My hypothetical would be a couple of parks go independant, a new Six Flags company is formed with the 5 largest parks, and maybe Cedar Fair and KennyCorp pick off a few (FT? DL?). So in that situation, where would that $2 billion go? Is that debt sent out to each park by value? Like if Darien Lake was worth 11% of the entire company worth, and KennyCorp bought the place, would KennyCorp have to absorb 11% of a $2 billion debt? Or does the debt vanish into thin air because the corporation, Six Flags Inc., would cease to exist? Wouldn't the people Six Flags owes money to have some sort of say in this whole deal?
the Six Flags company is $2billion in debt. The parks themselves each have no debt. Thus, if a(n) individual park(s) is/are sold, the buying company does not acquire any of the debt unless they agree to shoulder a portion of the debt to make the deal more appealing to SFI. However, to buy the entire company, you're buying the entity that has the $2billion debt. This is what makes it highly unlikely that a company like Cedar Fair would buy the entire Six Flags company.
I said this in another post on the issue somewhere.. it's like an apple tree. If you uproot the tree and take it with you, the apples come along. However, if you pluck an apple, the tree and all its roots stay put.
What kind of collateral do they have? What kind of control over the company?
Six Flags has nearly $2 billion in debt, this we all know.
Actually according to today's balance sheet, it's $2.1 billion but add on other liabilities and you're more at $2.7 billion. Total liability is actually growing each quarter. Although they did manage to pay off a whopping $3 million of their long term debt between March and June of '05
That's not the kind of numbers you take lightly.
*** Edited 10/12/2005 1:07:20 AM UTC by Red Garter Rob***
Wow what a f'in mess ...
If Burke & co. ever get another job at the level they're currently at, that hiring manager should be beaten with a rusty spoon ...
But even if you take the amount CF paid for GL ($145million) * how many parks does SF still own? to raise 2billion, you'd need 14 parks, assuming you get the same amount for each... now keep in mind the ones like GAdv and MM with a lot to offer can go for much higher... I don't think they have anything to worry about even if they DO sell everything. Also, keep in mind that it was stated that the sale of SFAW was dependant on approval from the creditors, although it was highly unlikely that they would veto such a move.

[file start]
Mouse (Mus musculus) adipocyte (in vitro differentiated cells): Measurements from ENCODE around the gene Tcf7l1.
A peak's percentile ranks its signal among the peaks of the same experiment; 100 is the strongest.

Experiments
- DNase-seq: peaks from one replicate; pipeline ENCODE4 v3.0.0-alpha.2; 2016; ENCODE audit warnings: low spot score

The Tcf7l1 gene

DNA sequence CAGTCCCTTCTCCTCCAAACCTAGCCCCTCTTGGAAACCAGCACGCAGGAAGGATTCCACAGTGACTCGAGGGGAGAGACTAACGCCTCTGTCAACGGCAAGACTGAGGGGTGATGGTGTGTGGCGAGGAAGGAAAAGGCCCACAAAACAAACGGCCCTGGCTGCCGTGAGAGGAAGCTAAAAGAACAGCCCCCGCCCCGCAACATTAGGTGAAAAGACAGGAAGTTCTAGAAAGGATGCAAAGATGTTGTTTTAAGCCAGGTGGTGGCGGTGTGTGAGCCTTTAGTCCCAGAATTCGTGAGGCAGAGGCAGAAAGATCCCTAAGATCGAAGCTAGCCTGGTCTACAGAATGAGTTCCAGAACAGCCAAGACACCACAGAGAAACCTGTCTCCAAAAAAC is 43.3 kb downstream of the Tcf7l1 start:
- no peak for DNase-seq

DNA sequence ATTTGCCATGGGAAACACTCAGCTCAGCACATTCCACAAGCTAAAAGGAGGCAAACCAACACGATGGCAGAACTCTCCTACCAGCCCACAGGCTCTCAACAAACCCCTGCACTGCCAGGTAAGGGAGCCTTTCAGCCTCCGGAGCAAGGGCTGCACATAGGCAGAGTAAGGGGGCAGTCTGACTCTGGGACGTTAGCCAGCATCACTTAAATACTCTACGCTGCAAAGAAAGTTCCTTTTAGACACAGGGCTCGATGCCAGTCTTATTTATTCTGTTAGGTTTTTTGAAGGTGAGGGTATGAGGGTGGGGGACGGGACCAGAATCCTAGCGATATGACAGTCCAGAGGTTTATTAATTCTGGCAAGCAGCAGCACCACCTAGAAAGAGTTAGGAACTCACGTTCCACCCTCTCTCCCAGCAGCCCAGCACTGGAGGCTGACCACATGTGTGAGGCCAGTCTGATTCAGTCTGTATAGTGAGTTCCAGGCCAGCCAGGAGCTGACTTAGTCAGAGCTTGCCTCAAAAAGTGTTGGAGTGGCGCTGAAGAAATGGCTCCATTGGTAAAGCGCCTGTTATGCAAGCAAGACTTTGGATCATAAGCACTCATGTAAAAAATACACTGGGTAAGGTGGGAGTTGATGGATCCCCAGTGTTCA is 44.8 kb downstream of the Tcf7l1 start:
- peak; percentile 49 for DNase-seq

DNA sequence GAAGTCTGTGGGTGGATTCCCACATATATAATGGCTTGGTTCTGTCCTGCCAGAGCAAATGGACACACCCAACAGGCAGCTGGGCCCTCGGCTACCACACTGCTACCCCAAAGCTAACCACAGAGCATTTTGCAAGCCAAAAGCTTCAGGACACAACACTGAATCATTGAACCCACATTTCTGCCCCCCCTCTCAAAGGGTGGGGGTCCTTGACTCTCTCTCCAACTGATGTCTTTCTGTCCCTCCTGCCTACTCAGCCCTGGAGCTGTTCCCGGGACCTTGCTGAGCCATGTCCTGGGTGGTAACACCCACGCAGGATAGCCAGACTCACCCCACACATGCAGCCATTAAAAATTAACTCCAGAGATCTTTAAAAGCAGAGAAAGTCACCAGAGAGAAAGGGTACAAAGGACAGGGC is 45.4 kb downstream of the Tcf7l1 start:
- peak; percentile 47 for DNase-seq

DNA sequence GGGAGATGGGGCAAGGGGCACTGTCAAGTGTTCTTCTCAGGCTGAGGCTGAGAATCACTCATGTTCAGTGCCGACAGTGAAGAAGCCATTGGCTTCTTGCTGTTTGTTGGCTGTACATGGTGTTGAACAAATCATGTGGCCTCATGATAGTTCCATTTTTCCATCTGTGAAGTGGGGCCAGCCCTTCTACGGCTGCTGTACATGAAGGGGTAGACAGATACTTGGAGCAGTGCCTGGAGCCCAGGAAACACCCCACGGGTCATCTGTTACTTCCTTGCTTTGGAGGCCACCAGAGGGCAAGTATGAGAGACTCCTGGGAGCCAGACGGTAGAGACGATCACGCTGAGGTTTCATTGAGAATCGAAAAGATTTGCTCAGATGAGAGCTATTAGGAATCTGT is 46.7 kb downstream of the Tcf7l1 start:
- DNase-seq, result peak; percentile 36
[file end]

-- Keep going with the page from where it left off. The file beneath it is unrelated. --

A $100m is certainly less than AW alone could have profited the company in the next couple years, but not over the long run. And further, that's one less major park generating revenue for the chain for the 2006 season. Take SFNO out of the equation as well and 06 doesn't look too good for Six Flags.
As for selling the parks there are 30 said parks in the chain if they get 100 million for each park it would be 3 billion. Which could eliminate the debt and pay expenses for the sales but that is about all. So maybe that is what is about to happen Liquidation of the parks to whoever they can and then disolve the Six Flags company.
Tekno, to answer your question if the debt is not able to be canceled by the sale. Yes, SFI could and would most likely declare bankruptcy.
(disclaimer : see LG's disclaimer below)
edit to add disclaimer :)
*** Edited 10/12/2005 7:07:08 PM UTC by dragonoffrost***
As for selling the parks there are 30 said parks in the chain if they get 100 million for each park it would be 3 billion.
Or you could sell 20 at that average price and be left with a core of 10 parks and no debt making the company much more managable and potentially profitable.
Kind of like hitting the reset button. :)
Imagine something like selling enough to pay off much/most/all debt and being left with SFGAdv, SFGAm, SFMM, SFOG and the Texas Parks and one other regional park that makes sense (SFNE, SFDL, SFA - whatever).
7 strong parks and no major debt issues. Seems a lot closer to what the other chains are sitting on.
(disclaimer - Post not based on fact, truth or knowledge of any kind. Just having fun speculating on unrealistic scenarios. :) )
Next time I promise not to just skim the topic. :)
At any rate, it's a compelling idea regardless of how far fetched it may be.
*** Edited 10/12/2005 8:00:18 PM UTC by Lord Gonchar***
No biggie, just when they're looking for a CEO, I got dibs ...
As to the question of to whom they owe all that money, it is a combination of banks and investors. The collateral consists of the parks they do own including the land and the rides. Don't forget that Burke and company were masters at creative financing before they got into the theme park business.
Wanna make a bet?
But by closing a park you also save the operational expenses of said park. Which also will be saved at SFNO if it is not operational. They will take a hit with taxes for SFNO.
Uhhh... the revenue generated by the park being OPEN more than offsets the operational expense. How is this an advantage?
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